Since my last post, I’ve managed to complete a few items from my 2017 reading challenge. So far, I’ve crossed off:
- A book with a colour in the title – The Obsidian Chamber by Douglas Preston & Lincoln Child
- A book you picked based solely on the cover – Universal Harvester by John Darnielle
- A book by a female writer – The Woman in Cabin 10 by Ruth Ware
- A play – Harry Potter & the Cursed Child by JK Rowling, Jack Thorne & John Tiffany
Two of those items were checked off this past week. I had the happy occasion to have not one, not two, but two and a half snow days. While this was a wallop of snow, I didn’t mind it since I was able to stay home from work for a change. This in itself was monumental. I’ve been lucky to get 2 half days off in an entire winter in the past as our company rarely closes its doors (partly due to head office being here in town). But this week… there was no way around us closing. The storms were wild and furious. Ironically, my wife was working on two of those days. Being a teacher, that never happens. She usually has butt-loads of snow days in the winter (not that I’m jealous or anything). The irony is that she was out of town for conferences on Monday and Tuesday. The entire city shut down, along with the school districts, but since everyone was at the hotel and the conference was in the hotel itself, they went on.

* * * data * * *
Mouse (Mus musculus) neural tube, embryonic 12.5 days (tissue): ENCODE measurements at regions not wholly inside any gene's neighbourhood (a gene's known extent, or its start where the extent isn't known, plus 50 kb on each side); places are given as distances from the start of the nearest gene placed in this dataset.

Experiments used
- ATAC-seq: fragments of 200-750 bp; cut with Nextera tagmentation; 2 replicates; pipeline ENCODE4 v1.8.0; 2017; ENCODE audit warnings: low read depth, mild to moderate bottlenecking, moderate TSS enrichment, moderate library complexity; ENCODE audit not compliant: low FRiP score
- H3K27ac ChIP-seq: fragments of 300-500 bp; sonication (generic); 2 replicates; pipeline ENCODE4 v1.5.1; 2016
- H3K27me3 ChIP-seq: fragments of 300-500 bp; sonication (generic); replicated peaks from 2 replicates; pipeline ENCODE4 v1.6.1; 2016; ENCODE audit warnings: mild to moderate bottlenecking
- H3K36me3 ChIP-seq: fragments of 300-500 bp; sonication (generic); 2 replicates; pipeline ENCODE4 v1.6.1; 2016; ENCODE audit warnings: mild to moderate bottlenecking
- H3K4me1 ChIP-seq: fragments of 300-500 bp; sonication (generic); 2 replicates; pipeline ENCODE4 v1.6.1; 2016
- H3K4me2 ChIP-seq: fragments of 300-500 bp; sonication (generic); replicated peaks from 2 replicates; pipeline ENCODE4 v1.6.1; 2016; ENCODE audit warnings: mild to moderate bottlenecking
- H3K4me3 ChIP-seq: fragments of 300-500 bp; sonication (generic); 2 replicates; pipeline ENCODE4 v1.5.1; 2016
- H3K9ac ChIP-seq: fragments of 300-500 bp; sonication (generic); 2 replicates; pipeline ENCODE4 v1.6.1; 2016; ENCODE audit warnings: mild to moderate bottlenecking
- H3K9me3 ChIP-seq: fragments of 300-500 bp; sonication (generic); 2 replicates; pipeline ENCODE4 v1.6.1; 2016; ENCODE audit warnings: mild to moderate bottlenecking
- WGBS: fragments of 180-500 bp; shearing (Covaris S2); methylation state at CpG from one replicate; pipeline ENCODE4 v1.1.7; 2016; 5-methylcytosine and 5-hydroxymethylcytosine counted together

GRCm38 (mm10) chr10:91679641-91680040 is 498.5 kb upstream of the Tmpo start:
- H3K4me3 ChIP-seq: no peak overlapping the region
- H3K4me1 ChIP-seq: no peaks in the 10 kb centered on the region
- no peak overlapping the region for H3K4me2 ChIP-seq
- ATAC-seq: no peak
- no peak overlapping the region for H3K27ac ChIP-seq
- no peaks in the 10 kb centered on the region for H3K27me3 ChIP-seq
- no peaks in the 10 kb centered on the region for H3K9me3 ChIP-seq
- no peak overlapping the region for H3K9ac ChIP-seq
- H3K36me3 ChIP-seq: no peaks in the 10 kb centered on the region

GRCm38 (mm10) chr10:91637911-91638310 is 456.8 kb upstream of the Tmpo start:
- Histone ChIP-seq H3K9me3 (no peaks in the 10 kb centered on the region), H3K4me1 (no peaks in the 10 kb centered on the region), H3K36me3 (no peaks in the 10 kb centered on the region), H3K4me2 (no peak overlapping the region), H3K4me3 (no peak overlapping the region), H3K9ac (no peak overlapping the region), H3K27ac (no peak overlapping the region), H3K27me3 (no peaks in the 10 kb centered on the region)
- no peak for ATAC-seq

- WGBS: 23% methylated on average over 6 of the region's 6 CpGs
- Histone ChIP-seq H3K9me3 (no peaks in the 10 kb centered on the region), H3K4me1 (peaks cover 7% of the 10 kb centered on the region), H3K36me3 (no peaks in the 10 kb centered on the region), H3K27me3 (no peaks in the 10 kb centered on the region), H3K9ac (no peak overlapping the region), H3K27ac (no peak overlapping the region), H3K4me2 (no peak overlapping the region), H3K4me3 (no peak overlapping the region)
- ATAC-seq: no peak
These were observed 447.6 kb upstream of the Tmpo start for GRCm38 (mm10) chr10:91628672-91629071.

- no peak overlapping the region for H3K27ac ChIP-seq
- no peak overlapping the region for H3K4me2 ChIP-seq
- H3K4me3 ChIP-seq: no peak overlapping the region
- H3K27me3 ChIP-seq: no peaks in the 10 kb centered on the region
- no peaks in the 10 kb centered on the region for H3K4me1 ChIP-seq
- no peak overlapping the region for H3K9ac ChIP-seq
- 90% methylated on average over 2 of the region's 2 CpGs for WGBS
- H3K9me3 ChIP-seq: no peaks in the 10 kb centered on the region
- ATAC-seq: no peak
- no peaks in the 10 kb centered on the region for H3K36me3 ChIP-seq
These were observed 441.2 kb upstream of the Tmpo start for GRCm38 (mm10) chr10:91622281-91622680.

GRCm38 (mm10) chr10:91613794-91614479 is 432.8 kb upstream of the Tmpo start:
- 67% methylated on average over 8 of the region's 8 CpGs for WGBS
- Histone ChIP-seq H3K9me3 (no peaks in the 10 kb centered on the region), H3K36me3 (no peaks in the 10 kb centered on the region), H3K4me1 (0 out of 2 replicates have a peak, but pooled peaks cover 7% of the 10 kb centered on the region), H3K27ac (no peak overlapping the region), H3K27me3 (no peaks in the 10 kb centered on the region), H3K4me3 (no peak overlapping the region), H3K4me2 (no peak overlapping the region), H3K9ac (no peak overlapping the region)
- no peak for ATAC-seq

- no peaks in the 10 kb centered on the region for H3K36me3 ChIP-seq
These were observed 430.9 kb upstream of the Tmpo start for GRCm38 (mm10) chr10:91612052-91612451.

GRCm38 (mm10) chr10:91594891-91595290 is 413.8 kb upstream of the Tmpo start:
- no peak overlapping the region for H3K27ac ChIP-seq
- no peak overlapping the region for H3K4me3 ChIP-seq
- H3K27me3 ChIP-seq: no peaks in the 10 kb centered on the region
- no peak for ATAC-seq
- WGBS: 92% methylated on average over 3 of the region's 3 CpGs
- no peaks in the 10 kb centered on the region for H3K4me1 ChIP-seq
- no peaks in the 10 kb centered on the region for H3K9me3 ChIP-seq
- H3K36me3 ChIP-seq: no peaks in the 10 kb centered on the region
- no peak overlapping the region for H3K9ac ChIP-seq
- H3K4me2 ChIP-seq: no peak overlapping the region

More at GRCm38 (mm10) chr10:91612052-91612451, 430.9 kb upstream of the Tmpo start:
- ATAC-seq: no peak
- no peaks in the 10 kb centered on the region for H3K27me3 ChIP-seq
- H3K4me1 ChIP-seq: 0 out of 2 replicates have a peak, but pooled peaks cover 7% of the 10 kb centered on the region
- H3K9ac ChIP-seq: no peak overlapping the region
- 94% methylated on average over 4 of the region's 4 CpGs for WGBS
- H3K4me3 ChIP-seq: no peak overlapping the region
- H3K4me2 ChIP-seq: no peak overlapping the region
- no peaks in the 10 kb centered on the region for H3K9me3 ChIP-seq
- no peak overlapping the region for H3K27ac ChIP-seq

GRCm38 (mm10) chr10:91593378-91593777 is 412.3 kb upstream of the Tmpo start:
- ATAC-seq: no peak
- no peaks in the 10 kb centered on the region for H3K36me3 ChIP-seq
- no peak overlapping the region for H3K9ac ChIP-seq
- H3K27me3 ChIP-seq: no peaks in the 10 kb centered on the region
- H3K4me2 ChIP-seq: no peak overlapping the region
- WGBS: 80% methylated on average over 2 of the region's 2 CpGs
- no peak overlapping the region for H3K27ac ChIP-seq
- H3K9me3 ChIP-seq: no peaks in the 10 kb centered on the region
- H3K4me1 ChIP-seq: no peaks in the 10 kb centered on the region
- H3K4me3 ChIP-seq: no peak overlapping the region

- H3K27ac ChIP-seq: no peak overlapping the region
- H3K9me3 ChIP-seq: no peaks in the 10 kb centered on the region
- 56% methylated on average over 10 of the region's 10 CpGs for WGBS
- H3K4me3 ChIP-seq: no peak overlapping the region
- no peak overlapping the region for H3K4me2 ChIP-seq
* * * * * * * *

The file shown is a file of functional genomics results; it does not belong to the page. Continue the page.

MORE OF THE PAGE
So I hunkered down and read two entire books. The first, Universal Harvester, I picked up on Sunday afternoon while perusing the aisles of my local book store. I had decided that if I happened across a book whose cover drew me in, I would buy it without reading the jacket or anything else. I literally saw this cover, walked past it, backed up, looked at it again and that was it. I picked it up and walked to the cash.
The only thing I had to go by was the front cover. I did not look at anything else, so I didn’t know what kind of book to expect, what the story was remotely about, nothing. I will say that I am usually good to trust my instincts, and this was no exception to the rule. The main protagonist of the book, which takes place in the late 1990s, was born in 1978 (like me) and worked at a video store (like me). The story itself was interesting, if not slightly disjointed. I still really enjoyed the book, but was not a favourite read. I’d probably give it a solid 3.5/5.
I’ll likely continue to do occasional posts like this throughout the year. Maybe one of the books I read will spark something in you and make you want to pick it up as well. And if not, at least it keeps me writing.